Editorial: Weakening the security of our devices in the name of fighting terrorism doesn’t make us safer
The shocking and brutal attack by two terrorists on a San Bernardino County health department holiday party last year left 14 people dead, dozens wounded and countless Americans feeling more threatened than they have in years. Now, federal lawmakers are considering a bill that responds to one of the threats exposed by the San Bernardino shooters: the ability of terrorists and criminals to conceal evidence on their smartphones so effectively that even the phone manufacturer can’t decrypt it.
Unfortunately, the draft bill by Sens. Dianne Feinstein (D-Calif.) and Richard Burr (R-N.C.), the leaders of the Senate intelligence committee, proposes a solution that would inevitably make Americans more vulnerable to hackers, identity thieves and other online predators. That’s not to say that the increasing use of unbreakable encryption techniques isn’t a problem for law enforcement — it clearly is. But lawmakers need to stop thinking of encryption as the enemy, and to start looking for other ways to identify threats and gather evidence.
At issue is what role tech companies such as Apple and Google should play in helping law enforcement agents extract information from the devices they build. Over the years, these companies have complied numerous times with court orders demanding suspects’ data, including information stored on password-protected devices. In 2014, however, both companies changed the operating systems for their mobile devices to give users more protection against hackers and, in more repressive countries, government surveillance, while limiting their own ability to assist U.S. investigators.
Lawmakers need to stop thinking of encryption as the enemy, and to start looking for other ways to identify threats and gather evidence.
Today, new Apple and Google devices automatically encrypt the data entered into them, and the companies don’t hold back-up copies of the encryption keys. Only the person using the device knows how to unlock it. And to make the encryption more difficult to crack, Apple programmed its software to erase all a device’s data if the password is entered incorrectly 10 times.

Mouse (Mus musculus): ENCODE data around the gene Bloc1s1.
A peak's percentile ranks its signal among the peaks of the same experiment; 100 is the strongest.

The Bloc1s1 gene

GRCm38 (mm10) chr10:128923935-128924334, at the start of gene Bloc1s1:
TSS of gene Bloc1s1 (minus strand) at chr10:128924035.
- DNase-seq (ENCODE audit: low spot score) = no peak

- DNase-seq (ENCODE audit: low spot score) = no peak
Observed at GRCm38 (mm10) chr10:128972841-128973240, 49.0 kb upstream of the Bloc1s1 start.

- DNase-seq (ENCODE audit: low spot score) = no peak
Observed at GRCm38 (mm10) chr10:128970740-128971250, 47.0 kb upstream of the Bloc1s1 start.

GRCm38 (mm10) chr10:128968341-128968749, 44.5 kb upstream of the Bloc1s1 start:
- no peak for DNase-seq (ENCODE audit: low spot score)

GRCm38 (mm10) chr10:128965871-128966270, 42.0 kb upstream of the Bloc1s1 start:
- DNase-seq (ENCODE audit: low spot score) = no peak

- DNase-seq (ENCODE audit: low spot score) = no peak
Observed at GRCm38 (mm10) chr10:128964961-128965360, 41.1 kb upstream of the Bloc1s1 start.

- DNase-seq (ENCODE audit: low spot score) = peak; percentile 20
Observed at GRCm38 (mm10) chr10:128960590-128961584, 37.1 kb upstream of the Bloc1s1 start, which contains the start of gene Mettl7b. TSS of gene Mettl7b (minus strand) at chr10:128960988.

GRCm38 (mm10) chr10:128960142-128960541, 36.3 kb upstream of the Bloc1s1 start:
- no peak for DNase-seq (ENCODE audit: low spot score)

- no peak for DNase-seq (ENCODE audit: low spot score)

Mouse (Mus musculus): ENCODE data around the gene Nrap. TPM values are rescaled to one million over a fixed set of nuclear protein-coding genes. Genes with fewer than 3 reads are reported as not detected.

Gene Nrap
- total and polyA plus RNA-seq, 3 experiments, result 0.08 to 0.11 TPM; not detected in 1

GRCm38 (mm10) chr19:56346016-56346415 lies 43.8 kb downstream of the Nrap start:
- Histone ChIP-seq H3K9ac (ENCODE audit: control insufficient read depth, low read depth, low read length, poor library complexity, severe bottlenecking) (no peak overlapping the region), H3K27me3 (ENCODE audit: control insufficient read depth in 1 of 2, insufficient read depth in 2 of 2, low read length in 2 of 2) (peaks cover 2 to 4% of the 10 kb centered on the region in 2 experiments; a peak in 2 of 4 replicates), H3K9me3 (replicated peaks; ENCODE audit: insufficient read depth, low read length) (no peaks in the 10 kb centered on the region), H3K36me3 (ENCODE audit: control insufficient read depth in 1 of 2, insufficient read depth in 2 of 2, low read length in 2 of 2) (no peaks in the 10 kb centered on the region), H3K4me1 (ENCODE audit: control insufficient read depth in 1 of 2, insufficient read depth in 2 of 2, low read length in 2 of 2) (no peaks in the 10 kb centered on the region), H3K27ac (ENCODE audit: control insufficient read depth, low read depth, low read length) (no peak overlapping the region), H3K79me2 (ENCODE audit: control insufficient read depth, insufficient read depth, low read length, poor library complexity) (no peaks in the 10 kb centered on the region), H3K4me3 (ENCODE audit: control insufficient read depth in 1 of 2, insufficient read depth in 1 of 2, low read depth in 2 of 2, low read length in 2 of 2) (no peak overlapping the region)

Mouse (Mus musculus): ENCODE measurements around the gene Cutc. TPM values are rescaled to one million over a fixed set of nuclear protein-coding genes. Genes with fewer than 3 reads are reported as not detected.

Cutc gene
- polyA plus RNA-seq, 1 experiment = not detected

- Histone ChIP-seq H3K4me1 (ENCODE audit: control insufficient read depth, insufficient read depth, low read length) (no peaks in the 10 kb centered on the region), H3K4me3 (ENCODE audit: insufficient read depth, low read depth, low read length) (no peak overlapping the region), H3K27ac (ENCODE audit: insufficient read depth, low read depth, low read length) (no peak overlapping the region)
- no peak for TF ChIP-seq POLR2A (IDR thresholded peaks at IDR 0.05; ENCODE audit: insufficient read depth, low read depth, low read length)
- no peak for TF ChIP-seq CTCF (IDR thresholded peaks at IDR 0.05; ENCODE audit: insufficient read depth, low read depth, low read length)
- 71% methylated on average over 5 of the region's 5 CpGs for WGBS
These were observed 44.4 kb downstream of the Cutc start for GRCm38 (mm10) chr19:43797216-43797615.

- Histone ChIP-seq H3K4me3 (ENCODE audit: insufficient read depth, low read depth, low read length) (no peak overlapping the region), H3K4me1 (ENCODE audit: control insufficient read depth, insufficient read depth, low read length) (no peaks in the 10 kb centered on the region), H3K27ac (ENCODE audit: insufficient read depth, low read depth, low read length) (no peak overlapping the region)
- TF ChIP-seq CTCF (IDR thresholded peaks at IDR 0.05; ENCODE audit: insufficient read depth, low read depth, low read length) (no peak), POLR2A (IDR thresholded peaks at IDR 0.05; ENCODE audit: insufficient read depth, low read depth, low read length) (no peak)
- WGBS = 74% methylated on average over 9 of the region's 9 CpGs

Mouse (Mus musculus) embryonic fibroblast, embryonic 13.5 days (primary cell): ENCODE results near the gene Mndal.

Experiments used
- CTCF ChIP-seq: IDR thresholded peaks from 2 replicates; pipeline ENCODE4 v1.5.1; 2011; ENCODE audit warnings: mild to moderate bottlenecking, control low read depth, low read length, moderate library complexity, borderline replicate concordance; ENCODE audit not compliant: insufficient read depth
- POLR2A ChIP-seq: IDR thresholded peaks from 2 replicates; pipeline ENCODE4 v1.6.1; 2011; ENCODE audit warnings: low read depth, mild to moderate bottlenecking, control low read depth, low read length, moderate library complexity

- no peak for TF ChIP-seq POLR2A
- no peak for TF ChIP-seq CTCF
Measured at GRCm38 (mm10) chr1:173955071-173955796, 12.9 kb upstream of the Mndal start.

The FBI has tried in court to force Apple to make it easier for investigators to hack into the devices they’ve seized, and that legal battle is ongoing. But as Apple updates its software, it is making it increasingly difficult to remove the data protections it’s providing. That trend has alarmed top law enforcement officials, who have pressed Congress to ensure that no evidence is beyond the reach of an investigator armed with a warrant.
On the plus side, the bill would not tell companies how to comply. Unlike previous, ill-conceived proposals, it would not mandate that companies store copies of their users’ decryption keys, or that they build in back doors for investigators.
That’s of little comfort, however, because the measure effectively mandates the use of privacy and security technologies that are weak enough to be defeated. Supporters say there’s nothing inherently wrong with that approach; after all, banks, hospitals and other heavily regulated industries have to meet stringent privacy requirements while retaining the ability to disclose user data to investigators. But those businesses store data on closed, private networks that they can gird against attack; Apple and Google can’t control how their users connect to the Internet, what sites they visit or even what software they load on their phones.
A better approach would be to clarify when courts may compel suspects to unlock devices or turn over decrypted data. More broadly, the government needs to work more closely with tech companies to develop new types of leads from the massive amount of data collected routinely from Internet users. With more devices connecting to the Internet every day, that data trove is growing even as encryption makes some potential evidence inaccessible to investigators. Policymakers should focus on what’s available without encryption rather than weakening the security of Americans’ devices.
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